We had such a great time at the Blue Moon Market & Café (8 Clifford St., Exeter, NH) last spring that we are happy to be heading there once again. This year, participants can sign up for a special cooking class (preregistration and fee required) before the potluck. The potluck will feature dishes prepared during the class, and the meeting will feature some thoughts from Kathy about growing, preparing, and eating greens.
4:00 pm Class: Cook Your Greens and Eat Them, Too! with Blue Moon Chef/Owner Kathy Gallant. You must register in advance for this class by sending an email to Alison. A few spots are still available; $15 per person. Read about this event on the Slow Food Seacoast website.
5:30 pm Potluck Dinner: The theme is … greens! (What else?) Please remember to bring your own dining kits … read About Our Potlucks on the Slow Food Seacoast website.
6:30 pm Meeting: We’ll quickly announce upcoming events (like the 4th Annual Slow Food Seacoast Down-on-the-Farm Picnic on August 1—details to come!), and Kathy will share some thoughts about growing, preparing, and eating greens.
Slow Food Seacoast‘s next event is the May potluck, which will be held in conjunction with members of UNH Slow Food (campus chapter) and the Great Bay Agricultural Resource Network, a group of producers who are making connections within their community to share equipment and resources.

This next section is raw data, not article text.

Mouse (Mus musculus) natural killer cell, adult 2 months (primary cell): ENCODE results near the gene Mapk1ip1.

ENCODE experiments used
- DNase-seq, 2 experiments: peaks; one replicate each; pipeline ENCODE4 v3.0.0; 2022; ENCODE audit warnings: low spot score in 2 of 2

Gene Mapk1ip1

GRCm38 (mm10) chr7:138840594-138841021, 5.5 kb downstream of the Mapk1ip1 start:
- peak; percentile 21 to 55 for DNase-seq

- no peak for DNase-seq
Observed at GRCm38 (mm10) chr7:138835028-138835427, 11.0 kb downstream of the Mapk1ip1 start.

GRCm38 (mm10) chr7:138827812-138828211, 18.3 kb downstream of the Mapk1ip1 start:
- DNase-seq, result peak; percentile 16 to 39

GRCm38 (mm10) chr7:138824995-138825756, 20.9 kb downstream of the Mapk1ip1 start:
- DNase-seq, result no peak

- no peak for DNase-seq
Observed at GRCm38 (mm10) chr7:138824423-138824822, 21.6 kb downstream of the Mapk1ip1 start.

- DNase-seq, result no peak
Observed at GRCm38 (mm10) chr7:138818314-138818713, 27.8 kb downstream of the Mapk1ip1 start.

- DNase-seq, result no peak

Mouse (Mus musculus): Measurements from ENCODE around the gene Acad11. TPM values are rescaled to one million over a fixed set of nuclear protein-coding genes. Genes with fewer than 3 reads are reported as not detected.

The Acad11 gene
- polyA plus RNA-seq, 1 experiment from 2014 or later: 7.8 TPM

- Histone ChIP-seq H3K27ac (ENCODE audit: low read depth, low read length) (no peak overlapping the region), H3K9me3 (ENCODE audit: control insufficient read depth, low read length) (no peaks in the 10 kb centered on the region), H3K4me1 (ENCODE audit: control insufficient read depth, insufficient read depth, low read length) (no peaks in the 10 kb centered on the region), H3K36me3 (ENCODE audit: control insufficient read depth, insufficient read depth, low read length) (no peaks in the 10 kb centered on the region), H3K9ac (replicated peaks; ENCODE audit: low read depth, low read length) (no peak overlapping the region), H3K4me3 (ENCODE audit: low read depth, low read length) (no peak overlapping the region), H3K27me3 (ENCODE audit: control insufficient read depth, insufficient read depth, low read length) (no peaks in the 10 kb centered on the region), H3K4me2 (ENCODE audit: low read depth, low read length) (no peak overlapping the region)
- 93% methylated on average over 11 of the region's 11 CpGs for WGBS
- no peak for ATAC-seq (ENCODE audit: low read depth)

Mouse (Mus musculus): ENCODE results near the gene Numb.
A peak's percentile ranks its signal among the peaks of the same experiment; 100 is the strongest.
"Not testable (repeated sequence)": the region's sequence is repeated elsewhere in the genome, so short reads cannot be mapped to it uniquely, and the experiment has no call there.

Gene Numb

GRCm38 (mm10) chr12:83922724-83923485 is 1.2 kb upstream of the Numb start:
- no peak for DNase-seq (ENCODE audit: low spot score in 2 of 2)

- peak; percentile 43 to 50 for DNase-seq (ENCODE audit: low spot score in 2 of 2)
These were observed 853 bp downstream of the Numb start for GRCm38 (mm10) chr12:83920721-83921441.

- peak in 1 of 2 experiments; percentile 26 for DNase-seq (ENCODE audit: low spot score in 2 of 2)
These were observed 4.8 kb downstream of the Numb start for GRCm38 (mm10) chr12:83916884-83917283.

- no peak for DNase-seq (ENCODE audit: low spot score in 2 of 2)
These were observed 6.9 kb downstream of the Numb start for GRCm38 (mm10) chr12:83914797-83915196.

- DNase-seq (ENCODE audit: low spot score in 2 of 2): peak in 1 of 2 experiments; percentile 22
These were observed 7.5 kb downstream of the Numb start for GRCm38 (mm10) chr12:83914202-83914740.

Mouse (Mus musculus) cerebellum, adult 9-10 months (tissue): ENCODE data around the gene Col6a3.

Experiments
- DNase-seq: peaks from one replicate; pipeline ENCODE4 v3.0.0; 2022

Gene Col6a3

As always, please bring a potluck dish to share and your own dining kit and beverage, but please note: No alcohol is allowed in UNH buildings. Please read About Our Potlucks if this will be your first Slow Food potluck.
The event summary is below; click through to the May 2 Potluck page for details galore!
DATE: Sunday, May 2
TIME: 4 pm optional FREE workshop, Herbs for Food and Medicine with John Forti, 5:30–7 pm potluck dinner, with members from UNH Slow Food and Great Bay Agricultural Resource Network
PLACE: Barton Hall, Thompson School, University of New Hampshire, Durham, NH
THEME: spring herbs
DIRECTIONS and DETAILS: May 2 Potluck
Hope you’ll be joining Slow Food Seacoast for its public potluck supper on March 7th. Bring a dish to share and your own reusable dinnerware, and share in a feast created by the whole group. After the meal, Erika Zollett, a marine scientist in fisheries management as well as proprietor of the sustainability consulting business Green My Restaurant, will be speaking on the topic of Sustainable Seafood. Discussion about seafood that’s both sustainable and slow will follow!
For those who’d like to prepare a seafood dish with a view toward sustainable sourcing, Erika has a few recommendations. “For fish that qualify as both sustainable and somewhat local, I would suggest Gulf of Maine shrimp, farmed mussels, clams (farmed is better), farmed scallops, or line-caught haddock.” She says. She also invites everyone to have a look at Seafood Watch, a site created by the Monterey Bay Aquarium.
Check out our Events page for details about this Sunday’s potluck, and please take a moment to read About Our Potlucks if you’ve never attended before!
On Nov.4, 2007, Slow Food Seacoast brings back a popular event for its second year — The 100-Mile Thanksgiving Potluck! All are invited to accept the challenge of sharing a potluck fest of Turkey Day traditions in which all dishes feature ingredients grown within 100 miles of Portsmouth, NH.